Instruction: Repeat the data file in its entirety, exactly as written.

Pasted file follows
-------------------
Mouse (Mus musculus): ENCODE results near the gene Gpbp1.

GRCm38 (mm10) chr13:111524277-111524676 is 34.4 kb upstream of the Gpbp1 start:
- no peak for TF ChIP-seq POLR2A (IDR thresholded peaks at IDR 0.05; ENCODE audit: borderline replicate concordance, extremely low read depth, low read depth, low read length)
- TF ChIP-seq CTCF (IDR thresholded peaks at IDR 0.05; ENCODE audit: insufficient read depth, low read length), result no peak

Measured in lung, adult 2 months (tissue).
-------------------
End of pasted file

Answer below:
Mouse (Mus musculus): ENCODE results near the gene Gpbp1.

GRCm38 (mm10) chr13:111524277-111524676 is 34.4 kb upstream of the Gpbp1 start:
- no peak for TF ChIP-seq POLR2A (IDR thresholded peaks at IDR 0.05; ENCODE audit: borderline replicate concordance, extremely low read depth, low read depth, low read length)
- TF ChIP-seq CTCF (IDR thresholded peaks at IDR 0.05; ENCODE audit: insufficient read depth, low read length), result no peak

Measured in lung, adult 2 months (tissue).